The Year Of Faith: What Strange Things People Believe

Rational belief based on evidence
What better way to start the Year of Faith than with this headline:

Experts: Global warming means more Antarctic ice

This was atop an article penned Seth Borenstein, who noticed that Antarctic ice was accumulating at an alarming rate, hitting “a record 7.51 million square miles in September.” “How could this be?” Borenstein surely asked himself. “The theory of catastrophic global climate warming tipping point change would appear to preclude such manifestations.”

Borenstein believes in this theory so much that his earnestness goes well beyond plain acceptance: he desires it be true. Therefore, when confronted by icy observations contrary to his belief, he sought out an explanation to counter it. He was successful and uncovered certain named “experts” who assured him that “A warming world can have complex and sometimes surprising consequences”. Like increasing Antarctic ice.

The man has the touching faith of a child, the kind which seems cruel to challenge. Let us hope the poor fellow did not see yesterday’s report, “Once-in-century October snow across [South Australia].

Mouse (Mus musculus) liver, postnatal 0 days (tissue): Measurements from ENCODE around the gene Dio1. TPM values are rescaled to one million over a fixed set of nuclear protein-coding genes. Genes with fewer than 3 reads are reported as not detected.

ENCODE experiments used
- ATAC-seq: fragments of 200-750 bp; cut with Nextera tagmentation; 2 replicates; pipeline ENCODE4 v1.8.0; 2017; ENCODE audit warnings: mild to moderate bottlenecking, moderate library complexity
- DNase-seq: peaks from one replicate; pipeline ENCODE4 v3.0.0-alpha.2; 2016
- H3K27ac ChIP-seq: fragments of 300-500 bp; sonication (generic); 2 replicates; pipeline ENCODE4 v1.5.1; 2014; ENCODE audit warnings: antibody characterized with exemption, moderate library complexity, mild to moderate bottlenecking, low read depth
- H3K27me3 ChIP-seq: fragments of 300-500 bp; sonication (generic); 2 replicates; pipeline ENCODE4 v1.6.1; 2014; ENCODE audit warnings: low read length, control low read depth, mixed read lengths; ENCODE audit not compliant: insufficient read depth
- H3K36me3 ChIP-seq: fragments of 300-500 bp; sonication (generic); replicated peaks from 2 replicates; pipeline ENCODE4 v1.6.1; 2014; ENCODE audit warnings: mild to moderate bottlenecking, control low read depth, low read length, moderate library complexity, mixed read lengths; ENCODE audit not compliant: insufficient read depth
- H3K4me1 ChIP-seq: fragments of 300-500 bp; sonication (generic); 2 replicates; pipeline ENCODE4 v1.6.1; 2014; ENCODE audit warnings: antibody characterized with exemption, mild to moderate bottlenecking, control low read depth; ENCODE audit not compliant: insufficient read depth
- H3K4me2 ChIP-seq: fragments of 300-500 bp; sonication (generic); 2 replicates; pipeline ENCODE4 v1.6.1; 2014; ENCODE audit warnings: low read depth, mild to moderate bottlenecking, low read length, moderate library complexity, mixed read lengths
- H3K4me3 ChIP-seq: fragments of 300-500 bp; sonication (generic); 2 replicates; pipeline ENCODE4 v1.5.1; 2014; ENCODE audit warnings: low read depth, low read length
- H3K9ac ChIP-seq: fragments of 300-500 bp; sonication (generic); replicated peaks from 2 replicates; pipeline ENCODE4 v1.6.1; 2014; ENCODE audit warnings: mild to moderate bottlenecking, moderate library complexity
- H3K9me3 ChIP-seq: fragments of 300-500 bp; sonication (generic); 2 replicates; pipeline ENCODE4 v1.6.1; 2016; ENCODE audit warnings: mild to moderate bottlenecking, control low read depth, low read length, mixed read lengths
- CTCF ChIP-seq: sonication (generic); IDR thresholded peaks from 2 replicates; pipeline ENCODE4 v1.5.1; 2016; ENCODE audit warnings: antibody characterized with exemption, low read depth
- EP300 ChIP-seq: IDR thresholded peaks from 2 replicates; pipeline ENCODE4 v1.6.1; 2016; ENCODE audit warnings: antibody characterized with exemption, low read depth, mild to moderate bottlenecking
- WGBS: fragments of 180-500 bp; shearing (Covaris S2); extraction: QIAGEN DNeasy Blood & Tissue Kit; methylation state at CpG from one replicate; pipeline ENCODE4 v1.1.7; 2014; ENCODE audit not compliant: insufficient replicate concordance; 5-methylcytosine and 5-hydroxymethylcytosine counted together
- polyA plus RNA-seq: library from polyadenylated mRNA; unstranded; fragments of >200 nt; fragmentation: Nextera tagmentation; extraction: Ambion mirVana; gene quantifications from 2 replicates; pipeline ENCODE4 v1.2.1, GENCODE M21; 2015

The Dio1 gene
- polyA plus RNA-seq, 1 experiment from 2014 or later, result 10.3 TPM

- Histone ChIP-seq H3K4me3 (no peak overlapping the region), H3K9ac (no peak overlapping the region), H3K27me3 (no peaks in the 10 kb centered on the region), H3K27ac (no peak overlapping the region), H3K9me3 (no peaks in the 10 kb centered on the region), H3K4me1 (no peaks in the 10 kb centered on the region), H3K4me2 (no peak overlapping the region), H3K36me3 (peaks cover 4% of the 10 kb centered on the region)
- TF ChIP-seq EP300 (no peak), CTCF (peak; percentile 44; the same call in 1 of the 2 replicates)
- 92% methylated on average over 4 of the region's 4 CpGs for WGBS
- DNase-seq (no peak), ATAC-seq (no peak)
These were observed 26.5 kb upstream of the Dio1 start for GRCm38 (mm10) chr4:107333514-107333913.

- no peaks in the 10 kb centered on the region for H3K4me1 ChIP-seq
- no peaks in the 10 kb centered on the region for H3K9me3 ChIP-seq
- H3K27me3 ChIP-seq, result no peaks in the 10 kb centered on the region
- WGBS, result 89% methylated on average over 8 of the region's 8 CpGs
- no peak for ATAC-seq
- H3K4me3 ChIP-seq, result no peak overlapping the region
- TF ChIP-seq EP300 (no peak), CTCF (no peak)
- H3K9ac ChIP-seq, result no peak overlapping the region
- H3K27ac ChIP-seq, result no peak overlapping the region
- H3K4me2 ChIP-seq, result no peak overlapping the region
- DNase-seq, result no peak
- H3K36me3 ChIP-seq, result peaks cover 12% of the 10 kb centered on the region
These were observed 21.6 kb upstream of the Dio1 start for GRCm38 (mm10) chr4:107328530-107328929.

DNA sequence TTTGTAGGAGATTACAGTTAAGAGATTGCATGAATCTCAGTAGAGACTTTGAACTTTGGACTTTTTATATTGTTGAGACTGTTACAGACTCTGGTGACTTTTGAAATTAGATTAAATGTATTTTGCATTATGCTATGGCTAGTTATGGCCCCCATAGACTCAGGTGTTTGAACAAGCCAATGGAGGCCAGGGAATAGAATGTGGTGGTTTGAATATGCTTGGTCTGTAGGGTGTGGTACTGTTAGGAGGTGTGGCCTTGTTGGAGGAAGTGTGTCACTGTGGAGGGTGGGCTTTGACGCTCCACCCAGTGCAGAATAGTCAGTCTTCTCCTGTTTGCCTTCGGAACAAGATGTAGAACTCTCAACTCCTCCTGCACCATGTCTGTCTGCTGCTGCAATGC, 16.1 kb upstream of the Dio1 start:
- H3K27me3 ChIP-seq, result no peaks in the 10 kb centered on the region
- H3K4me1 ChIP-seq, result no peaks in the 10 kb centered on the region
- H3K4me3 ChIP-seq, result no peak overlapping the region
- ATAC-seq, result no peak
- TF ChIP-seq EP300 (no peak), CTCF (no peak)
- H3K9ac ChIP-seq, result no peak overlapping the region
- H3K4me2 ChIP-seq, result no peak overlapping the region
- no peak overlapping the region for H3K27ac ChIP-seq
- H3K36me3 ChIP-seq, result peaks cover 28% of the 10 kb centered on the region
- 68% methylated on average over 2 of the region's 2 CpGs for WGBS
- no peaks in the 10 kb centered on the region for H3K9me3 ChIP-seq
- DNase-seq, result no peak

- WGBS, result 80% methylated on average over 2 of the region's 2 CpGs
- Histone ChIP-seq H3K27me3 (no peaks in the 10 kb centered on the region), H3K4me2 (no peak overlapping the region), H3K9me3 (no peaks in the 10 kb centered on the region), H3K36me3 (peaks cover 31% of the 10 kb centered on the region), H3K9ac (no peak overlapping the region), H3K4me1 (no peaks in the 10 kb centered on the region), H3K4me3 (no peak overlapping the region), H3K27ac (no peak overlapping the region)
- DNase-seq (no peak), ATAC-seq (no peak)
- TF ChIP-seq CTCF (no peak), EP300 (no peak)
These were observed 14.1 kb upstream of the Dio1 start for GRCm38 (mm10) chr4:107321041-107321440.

And then there is our Dear Leader and his relations, foreign. Word is out that the embassy in Benghazi was purposely left thinly armed lest Americans appear imperial and boastful. If we had to lose a Marine here, an ambassador there in our efforts to display a humble and welcoming attitude, well, these would be mere “bumps in the road.” The road leading to world peace, of course. We may thus call this the Beauty Queen foreign policy.

Benghazi was part of his larger strategy of anxiously admitting that America is just as exceptional as everybody else, and his hoping that “dialog” and the subtle negotiating technique of giving in to every demand, à la Iran, will appease our enemies. The theory in which Mr Obama takes comfort is that if you are nice, people will treat you nicely. He is currently hoping that it works with China, which is sailing its newly created navy into disputed waters (which America has sworn—with crossed fingers?—to protect).

In France, the words mère and père will be banned “from all official documents.” No, I know you don’t believe me, but this really is a proposed law. The English, refusing to be trumped by their traditional rivals, have proposed, as Kenneth Minogue tells us, “that the terms ‘husband’ and ‘wife’ should be removed from the 1973 Marriage Act and replaced by ‘parties to the marriage.'”